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Tuesday, March 19, 2019  Spokane, Washington  Est. May 19, 1883
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Ethnic Markets: Oriental Market brings a world of flavor to Spokane

UPDATED: Wed., Aug. 9, 2017, 2:21 p.m.

Minh and Chuong Dinh shop for fresh vegetables at the Oriental Market on East Trent Avenue on Wednesday, Aug. 9, 2017. The Tyson family has operated the market for over 40 years. (Liz Kishimoto / The Spokesman-Review)
Minh and Chuong Dinh shop for fresh vegetables at the Oriental Market on East Trent Avenue on Wednesday, Aug. 9, 2017. The Tyson family has operated the market for over 40 years. (Liz Kishimoto / The Spokesman-Review)
By Terence Vent For The Spokesman-Review

Every Wednesday morning, the unassuming green Quonset hut transforms into the Inland Empire’s multicultural epicenter. Customers come to wallow in a cosmopolitan smorgasbord of fresh bread, fruits, vegetables and spices. “Everybody knows to come in Wednesday,” said Jerry Tyson. “That’s when everything is fresh.” Some come for an exotic taste adventure; others come for a taste of home.

Tucked deep in Parkwater’s industrial district, the Oriental Market has been owned and operated by the Tyson family – Jerry, his wife, Pon, and their son, Tom – for over 40 years. It started with a craving for home cooking.

Jerry, a career Air Force medic, transferred from Thailand to the Fairchild Air Force Base survival school in 1976. “When we came back from Southeast Asia … there was nobody else doing anything with Southeastern Asian food,” Jerry said. “We looked into it, and started doing it ourselves.”

Over the years, the inventory expanded to cover all of Asia, the Indian subcontinent, the Middle East, most of the Mediterranean, Sub-Saharan Africa, the West Indies, the South Pacific and Latin America.

World conquest happened by request. “As the refugees came to Spokane, they would come to us,” Jerry said, “Sections get started, basically, with … one thing.” Sections grew as customers embraced each new flavor palate.

“We are smaller, so we can do special orders,” said Tom, “and we don’t have to order 17 trucks like a [supermarket].”

Pon runs the show from the front counter. While a few customers will seek out Jerry or his son, Tom, most of them prefer to deal with Pon, who speaks over a dozen languages. “If you walk in here, she can talk to you,” said Jerry. “We get a lot of people that can be hard to talk to … she gets along fine with all of them.”

The market has a loyal and enthusiastic clientele. Laurie Jackson called it “a great little store” and Rona Smith-Langley said it’s the only ethnic market she shops at. Many of the regular customers follow the market’s Facebook page, where the Tysons post recipes every day. “You can go back for several years,” Jerry said, “and find all kinds of things.”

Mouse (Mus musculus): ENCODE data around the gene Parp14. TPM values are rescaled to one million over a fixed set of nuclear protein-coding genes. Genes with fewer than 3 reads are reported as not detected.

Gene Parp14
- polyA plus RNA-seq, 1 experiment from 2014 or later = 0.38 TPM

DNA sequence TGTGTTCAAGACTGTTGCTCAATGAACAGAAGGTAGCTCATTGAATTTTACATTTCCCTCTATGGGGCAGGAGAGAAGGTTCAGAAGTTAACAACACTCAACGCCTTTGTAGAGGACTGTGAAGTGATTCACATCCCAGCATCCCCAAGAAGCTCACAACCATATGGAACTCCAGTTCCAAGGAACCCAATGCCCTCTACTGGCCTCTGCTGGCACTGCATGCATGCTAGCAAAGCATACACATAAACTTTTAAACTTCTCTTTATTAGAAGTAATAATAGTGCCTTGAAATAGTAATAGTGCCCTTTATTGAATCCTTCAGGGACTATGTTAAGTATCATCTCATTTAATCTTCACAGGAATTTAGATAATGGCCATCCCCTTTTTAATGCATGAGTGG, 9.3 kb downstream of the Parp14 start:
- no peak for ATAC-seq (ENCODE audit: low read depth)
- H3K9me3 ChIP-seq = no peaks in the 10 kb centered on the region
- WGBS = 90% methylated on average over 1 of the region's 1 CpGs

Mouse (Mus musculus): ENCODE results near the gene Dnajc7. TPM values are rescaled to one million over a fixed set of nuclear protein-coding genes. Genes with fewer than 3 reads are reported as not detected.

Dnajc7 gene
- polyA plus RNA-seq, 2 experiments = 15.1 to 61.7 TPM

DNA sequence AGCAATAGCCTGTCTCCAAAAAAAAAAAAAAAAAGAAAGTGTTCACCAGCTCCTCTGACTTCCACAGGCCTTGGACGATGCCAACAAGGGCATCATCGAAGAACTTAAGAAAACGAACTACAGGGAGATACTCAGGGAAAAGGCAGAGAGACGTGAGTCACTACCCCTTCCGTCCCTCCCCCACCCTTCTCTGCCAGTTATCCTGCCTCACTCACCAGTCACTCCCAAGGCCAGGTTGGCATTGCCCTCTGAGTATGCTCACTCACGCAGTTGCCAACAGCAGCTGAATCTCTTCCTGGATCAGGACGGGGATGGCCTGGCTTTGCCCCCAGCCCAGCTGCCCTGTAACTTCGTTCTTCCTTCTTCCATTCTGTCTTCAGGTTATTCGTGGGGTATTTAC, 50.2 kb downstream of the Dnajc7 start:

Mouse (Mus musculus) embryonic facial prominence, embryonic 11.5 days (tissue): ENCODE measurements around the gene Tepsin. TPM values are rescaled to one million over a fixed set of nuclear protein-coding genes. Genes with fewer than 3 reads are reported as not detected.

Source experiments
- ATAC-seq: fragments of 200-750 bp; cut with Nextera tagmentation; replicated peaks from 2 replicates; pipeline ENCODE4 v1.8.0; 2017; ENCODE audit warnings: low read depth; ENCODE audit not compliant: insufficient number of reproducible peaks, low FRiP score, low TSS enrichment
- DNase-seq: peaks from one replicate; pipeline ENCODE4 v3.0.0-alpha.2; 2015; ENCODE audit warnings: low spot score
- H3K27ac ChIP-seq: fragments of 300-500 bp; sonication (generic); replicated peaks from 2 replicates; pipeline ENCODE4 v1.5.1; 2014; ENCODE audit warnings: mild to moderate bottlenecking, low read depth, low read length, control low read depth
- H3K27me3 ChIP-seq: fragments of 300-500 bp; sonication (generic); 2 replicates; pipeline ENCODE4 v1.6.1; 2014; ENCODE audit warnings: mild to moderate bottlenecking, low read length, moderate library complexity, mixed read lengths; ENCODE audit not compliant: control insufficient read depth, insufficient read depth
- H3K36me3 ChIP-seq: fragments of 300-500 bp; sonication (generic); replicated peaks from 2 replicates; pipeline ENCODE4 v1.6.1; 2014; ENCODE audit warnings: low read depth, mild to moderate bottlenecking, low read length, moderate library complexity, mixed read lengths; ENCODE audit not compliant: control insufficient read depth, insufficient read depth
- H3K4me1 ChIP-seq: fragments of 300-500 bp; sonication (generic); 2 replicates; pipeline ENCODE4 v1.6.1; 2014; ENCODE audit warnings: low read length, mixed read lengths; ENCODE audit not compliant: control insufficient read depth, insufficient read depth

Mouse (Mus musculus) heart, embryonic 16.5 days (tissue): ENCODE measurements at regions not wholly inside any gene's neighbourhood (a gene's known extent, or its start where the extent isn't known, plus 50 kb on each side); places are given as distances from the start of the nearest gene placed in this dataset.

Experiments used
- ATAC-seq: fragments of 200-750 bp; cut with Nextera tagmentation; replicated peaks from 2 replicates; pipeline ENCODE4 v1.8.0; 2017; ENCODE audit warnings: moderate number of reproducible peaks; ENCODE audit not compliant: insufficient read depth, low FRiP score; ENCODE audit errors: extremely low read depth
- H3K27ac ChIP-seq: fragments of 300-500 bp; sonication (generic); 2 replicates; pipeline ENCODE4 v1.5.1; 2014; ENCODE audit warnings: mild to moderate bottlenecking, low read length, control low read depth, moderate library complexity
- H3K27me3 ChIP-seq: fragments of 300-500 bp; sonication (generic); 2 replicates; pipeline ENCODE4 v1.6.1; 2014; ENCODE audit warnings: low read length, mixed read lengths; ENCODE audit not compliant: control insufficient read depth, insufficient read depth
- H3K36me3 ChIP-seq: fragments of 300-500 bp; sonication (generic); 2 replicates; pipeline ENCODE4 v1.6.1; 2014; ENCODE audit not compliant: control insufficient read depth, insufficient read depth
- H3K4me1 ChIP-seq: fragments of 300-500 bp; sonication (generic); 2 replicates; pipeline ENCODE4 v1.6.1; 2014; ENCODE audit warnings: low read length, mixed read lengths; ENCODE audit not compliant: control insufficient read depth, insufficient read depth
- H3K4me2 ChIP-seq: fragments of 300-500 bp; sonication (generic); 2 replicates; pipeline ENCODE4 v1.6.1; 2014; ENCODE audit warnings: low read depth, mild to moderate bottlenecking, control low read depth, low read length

A pungent cacophony of spices greets each customer that walks through the front door. “[Customers] expect this environment,” said Tom. “This is what a store is like in foreign countries.”

“We kept it old school,” he laughed.

Hot and Sour Prawn Soup with Lemon Grass

Pon and Jerry recommend this sour, salty and spicy recipe from Dakota Kelly. The ingredients can all be found at the Oriental Market.

1 pound tiger prawns with shell

4 cups chicken stock

3 stalks lemon grass

3 tablespoons fish sauce

1/4 cup lime juice

2 tablespoons chopped green onion

10 keffir lime leaves, torn in half

1 cup straw mushrooms

1 tablespoon chopped fresh cilantro

4 red chili peppers, seeded and chopped

2 green onions, chopped

Shell and devein the prawns, reserving the shells. Rinse the shells and place them in a large saucepan with the chicken stock. Bruise the lemon grass stalks, and add them to the broth along with half of the lime leaves. Bring to a boil, then reduce heat to low, and simmer gently until the lemon grass changes color, and the stock becomes fragrant, about 5 minutes. Strain the stock and return to the saucepan. Discard the solids.

Return the stock to a simmer, and add the mushrooms and prawns. Cook until the prawns are pink. Stir in the fish sauce, lime juice, 2 tablespoons green onion, cilantro, red chilies, and remaining lime leaves. Taste, and adjust seasoning if necessary. The soup should be sour, salty, spicy and hot. Garnish with remaining green onions.

Prep time: 15 minutes

Cook time: 20 minutes

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